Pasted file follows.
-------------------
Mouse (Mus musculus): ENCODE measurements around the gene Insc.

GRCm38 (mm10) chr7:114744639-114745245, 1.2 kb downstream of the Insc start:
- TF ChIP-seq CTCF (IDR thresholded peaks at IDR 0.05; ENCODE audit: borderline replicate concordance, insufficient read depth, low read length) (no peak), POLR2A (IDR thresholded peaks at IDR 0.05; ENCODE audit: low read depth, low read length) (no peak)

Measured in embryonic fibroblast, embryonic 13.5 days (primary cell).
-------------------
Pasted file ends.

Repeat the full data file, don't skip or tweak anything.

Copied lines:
Mouse (Mus musculus): ENCODE measurements around the gene Insc.

GRCm38 (mm10) chr7:114744639-114745245, 1.2 kb downstream of the Insc start:
- TF ChIP-seq CTCF (IDR thresholded peaks at IDR 0.05; ENCODE audit: borderline replicate concordance, insufficient read depth, low read length) (no peak), POLR2A (IDR thresholded peaks at IDR 0.05; ENCODE audit: low read depth, low read length) (no peak)

Measured in embryonic fibroblast, embryonic 13.5 days (primary cell).